On the other hand, I think Dino Rossi may have been a state legislator at some point, but it was so long ago I can’t remember any more.

3. Steve spews:

Rossi? Hell, nobody has a plan. I gave up on the I-5/405 corridor a few years ago. It’s madness I tell you, madness.

4. proud leftist spews:

Which term better characterizes Dino–liar or lightweight? Mr. Davis’s critique of Dino’s transportation “plan” suggests Dino didn’t have a clue what he was talking about; rather, he was simply pandering to the rightwing, anti-global warming fringies who refuse to consider any transportation agendas but roads. The critique is devastating in pointing out in simple, undebatable terms how nonsensical Dino’s plan is. The fire hydrant/garden hose metaphor is most apt. The question arises–did Dino give any thought to his “plan” before he started yapping other than what political gain he might obtain?

5. FreedomLover spews:

As usual ya’ll have no solutions, just whining. Ya’ll would stuff us all in 100-story condo towers like sardines. That’s what ya’ll would do if ya had yur druthers.

6. GS spews:

When’s Gregoire coming out with her plan?

We’re waiting?

7. memyselfandI spews:

Has anyone ever traveled on a tolled road? Do you know what it’s like? My friends and I went to Wisconsin for a football game. we landed at O’Hare and traveled via the tolled roads of Illinois to Wisconsin. We hated it!!! We mentioned several times in our journey about NOT coming back to the state of Illinois and how we were (now ) happy to pay the higher gas taxes in Washington than to suffer on the tolled roads of Illinois. There was no such thing as ‘free flowing traffic’ as they speak of when they boast about tolled roads. We were always in traffic back-up s at some point and we were always guessing at how much change to get ready from toll bridge to toll bridge We were constantly going through our pants pockets and luggage carry ons to find loose change; it was a pain! needless to say, We won’t be going back to Illinois because of their roads. The following year we went to Dallas who just finished adding 4 lanes to their highways and traffic was flowing fine and we will be heading BACK to Dallas due to the ease of travel.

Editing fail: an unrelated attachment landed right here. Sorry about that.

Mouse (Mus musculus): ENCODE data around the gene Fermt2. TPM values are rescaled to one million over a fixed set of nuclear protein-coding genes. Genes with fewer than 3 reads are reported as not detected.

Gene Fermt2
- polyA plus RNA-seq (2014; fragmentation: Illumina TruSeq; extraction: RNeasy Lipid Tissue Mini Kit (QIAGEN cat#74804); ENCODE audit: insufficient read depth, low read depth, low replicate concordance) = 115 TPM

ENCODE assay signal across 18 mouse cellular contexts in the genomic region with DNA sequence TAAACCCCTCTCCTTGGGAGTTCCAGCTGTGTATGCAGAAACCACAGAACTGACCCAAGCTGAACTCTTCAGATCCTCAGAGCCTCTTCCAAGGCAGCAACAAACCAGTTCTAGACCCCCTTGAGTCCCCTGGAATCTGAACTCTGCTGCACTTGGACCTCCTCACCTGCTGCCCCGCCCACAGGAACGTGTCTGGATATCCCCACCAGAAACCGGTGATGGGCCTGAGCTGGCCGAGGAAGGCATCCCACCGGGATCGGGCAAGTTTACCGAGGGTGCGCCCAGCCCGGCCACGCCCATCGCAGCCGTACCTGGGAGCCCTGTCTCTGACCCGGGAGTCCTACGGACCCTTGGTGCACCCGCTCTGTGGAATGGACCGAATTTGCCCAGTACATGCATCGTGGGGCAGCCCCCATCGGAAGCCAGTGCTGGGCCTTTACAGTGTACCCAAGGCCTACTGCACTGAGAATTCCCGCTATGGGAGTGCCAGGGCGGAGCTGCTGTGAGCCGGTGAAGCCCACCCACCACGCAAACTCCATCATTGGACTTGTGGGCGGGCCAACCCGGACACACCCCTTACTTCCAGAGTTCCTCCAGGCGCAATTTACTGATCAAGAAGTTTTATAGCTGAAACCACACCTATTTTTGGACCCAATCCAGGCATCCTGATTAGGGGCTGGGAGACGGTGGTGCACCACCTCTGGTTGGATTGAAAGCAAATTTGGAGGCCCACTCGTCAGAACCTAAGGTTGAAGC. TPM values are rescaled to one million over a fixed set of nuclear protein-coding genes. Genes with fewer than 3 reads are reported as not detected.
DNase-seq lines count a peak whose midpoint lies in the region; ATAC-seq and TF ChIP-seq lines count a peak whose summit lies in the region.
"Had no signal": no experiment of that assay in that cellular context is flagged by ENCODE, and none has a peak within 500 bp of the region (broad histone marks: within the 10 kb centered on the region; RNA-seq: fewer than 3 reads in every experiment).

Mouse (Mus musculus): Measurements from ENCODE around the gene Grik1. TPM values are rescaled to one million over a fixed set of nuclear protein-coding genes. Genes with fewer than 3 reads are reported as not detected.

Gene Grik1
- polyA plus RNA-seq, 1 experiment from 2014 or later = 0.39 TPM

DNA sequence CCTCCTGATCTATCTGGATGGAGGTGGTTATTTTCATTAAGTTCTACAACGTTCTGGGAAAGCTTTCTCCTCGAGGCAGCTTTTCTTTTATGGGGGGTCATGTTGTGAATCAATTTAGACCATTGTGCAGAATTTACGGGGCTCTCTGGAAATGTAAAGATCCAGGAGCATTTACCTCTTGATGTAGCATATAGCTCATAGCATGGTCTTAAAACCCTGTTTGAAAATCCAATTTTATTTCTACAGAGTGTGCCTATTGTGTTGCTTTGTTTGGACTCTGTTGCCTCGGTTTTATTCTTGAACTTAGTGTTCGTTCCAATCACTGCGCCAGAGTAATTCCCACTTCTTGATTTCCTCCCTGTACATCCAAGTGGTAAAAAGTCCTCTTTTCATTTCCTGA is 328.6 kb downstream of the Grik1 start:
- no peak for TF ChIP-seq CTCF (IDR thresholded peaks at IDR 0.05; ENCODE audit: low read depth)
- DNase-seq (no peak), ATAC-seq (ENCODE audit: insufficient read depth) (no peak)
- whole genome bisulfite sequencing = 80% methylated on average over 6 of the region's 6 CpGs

When we make travel plans now, we always exclude cities that have tolled roads!!!
so long tourism

8. ArtFart spews:

Hey, I got it….just widen 520 to eight lanes and have ‘em all empty directly into the Bellevue Square parking lot.

9. ArtFart spews:

5 That’s going to happen anyway, sooner or later, and you can bet your britches the BIAW members are going to be more than happy to build them.

10. George spews:

It’s still being studied & studied & studied

11. Redundantly heartily projectile spews:

Yes, thank you, Aubrey, for your years of service getting us to the fine place we are today, stuck in traffic.

No matter how you feel about Rossi’s plan, Aubrey is hardly the fellow to crow about how much he knows about transportation. Are you the father of our roads, Aubrey?

Great job.

12. rhp6033 spews:

7: Yes, I’ve travelled toll roads in Japan. It’s quite expensive to travel by car in Japan, you really can’t go anywhere without paying substantial tolls. They do this on purpose, to encourage you to take the train/monorail systems instead (which really are quite excellent and affordable). Of course, they live in a much more dense environment than we do here, I figure they are entitled to their own solutions to their own problems. But as for me, I also HATE toll roads, and I hate HOT lanes even more (lanes dedicated for use by those who can afford the priviledge). I reluctantly concede that occassionally, toll bridges might be necessary for a limited period of time.

13. 2cents spews:

I see zero defense of Dino-saur’s transportation plan. It’s easy to criticize, but not so easy to find answers.

Transportation solutions are simple more roads and more transit. The hard part is finding money (read taxes or tolls) and politic will (read environment, NIMBYism, agency infighting and political turf wars).

It’s sad that Dino can only come up with sad retreads of past transportation plans. What has he been doing in his “think” tank these last four year?

14. EvergreenRailfan spews: